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      Epidemiology of fracture risk with advancing age.

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          Abstract

          Bone loss and structural damage with advancing age lead to skeletal fragility as manifested by low bone mass and deficits in bone geometry, microarchitecture, and material properties. Skeletal fragility, in combination with a greater propensity to fall, results in an increased susceptibility to fractures with aging, known as fragility fractures. Fragility fractures exceed 2 million per year in number and account for nearly 20 billion dollars per year in health care costs in the United States. Advanced age, low bone mass, and previous fracture are strong risk factors for fractures at nearly all skeletal sites, but each type of fracture also has its own set of unique risk factors. Hip fractures are most strongly associated with adverse consequences, but these account for only a minority of fragility fractures. Vertebral fractures comprise the most common manifestation of fragility fracture, but the majority of these fractures are asymptomatic. Most research has focused on the epidemiology of fractures at the hip, vertebrae, and wrist and less is known about other fracture types, which account for 40% of total fragility fractures that are clinically recognized. Future research focused on identification of older adults at high risk of disabling fractures is warranted.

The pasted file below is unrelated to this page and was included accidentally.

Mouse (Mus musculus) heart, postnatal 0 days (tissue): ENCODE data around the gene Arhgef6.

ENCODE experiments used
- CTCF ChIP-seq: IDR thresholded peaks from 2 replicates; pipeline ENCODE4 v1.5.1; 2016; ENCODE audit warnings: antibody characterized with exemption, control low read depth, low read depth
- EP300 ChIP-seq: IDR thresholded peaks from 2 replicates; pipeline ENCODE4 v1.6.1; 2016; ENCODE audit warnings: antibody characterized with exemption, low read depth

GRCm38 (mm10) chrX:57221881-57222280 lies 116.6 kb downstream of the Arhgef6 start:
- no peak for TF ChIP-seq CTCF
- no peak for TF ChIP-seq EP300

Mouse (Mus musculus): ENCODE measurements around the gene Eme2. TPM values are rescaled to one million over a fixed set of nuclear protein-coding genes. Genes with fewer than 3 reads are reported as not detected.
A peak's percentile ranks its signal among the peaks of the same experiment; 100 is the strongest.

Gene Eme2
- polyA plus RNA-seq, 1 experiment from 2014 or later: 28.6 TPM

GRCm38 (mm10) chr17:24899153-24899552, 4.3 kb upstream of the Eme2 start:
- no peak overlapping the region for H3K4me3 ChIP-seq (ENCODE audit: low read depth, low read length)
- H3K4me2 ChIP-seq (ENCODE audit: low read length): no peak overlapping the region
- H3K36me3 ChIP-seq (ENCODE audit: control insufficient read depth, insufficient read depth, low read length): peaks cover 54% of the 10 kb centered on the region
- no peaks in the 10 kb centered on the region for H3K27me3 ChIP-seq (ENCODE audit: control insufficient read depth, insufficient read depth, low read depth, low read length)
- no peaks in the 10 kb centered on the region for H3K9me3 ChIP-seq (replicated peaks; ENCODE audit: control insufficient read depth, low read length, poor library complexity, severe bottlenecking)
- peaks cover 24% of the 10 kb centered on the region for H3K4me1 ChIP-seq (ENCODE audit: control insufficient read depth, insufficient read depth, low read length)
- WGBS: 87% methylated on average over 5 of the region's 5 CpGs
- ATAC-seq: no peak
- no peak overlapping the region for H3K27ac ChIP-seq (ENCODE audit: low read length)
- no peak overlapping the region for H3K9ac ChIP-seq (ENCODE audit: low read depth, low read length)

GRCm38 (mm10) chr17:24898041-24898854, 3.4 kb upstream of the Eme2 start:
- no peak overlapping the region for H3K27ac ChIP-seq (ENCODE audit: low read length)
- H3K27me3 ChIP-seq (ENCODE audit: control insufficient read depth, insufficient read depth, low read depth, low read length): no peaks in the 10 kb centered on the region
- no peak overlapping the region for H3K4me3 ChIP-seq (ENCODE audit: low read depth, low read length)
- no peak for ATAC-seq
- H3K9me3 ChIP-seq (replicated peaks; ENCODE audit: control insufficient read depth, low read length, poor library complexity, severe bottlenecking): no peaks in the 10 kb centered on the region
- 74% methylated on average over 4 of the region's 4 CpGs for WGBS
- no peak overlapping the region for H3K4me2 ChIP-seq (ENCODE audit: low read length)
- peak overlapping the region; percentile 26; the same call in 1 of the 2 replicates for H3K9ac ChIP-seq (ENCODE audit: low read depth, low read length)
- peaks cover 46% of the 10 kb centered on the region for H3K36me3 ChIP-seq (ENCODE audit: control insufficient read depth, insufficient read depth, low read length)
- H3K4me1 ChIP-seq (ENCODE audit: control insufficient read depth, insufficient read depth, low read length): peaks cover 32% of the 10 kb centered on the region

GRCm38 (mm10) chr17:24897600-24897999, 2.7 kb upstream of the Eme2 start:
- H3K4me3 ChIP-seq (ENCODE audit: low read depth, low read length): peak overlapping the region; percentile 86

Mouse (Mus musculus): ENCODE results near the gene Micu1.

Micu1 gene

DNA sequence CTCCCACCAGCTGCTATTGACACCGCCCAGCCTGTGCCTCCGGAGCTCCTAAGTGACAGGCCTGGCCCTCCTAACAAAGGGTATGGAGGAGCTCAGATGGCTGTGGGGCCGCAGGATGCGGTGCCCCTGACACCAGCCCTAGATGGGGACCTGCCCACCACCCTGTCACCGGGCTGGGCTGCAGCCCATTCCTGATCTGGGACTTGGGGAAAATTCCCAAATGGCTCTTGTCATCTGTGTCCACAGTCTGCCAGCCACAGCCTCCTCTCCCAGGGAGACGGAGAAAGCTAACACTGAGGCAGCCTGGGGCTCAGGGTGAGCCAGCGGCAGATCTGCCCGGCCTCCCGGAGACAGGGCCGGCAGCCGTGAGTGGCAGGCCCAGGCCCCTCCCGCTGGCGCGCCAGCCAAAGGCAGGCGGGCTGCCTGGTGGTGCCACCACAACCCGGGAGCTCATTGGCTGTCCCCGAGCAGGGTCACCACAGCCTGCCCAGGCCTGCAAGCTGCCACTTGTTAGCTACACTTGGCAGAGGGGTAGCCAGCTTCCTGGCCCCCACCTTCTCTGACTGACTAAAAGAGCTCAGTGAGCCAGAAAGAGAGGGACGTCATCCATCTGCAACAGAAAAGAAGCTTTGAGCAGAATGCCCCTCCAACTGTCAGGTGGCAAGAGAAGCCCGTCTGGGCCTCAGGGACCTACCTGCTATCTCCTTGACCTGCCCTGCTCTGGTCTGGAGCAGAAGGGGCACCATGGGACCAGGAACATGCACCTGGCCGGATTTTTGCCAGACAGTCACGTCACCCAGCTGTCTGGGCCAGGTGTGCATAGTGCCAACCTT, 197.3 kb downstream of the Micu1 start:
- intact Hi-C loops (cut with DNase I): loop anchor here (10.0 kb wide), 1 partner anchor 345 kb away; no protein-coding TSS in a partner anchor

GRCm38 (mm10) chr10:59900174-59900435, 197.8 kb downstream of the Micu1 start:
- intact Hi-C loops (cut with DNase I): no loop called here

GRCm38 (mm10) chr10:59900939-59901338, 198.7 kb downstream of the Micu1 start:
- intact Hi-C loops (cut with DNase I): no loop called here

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          Author and article information

          Journal
          J. Gerontol. A Biol. Sci. Med. Sci.
          The journals of gerontology. Series A, Biological sciences and medical sciences
          1758-535X
          1079-5006
          Oct 2013
          : 68
          : 10
          Affiliations
          [1 ] VA Medical Center, One Veterans Drive, General Internal Medicine (111-0), Minneapolis, MN 55417. ensru001@umn.edu.
          Article
          glt092
          10.1093/gerona/glt092
          23833201
          5c0a6f8d-f6ce-49ca-ba71-ad5d41973c23
          History

          Aging,Epidemiology,Fractures
          Aging, Epidemiology, Fractures

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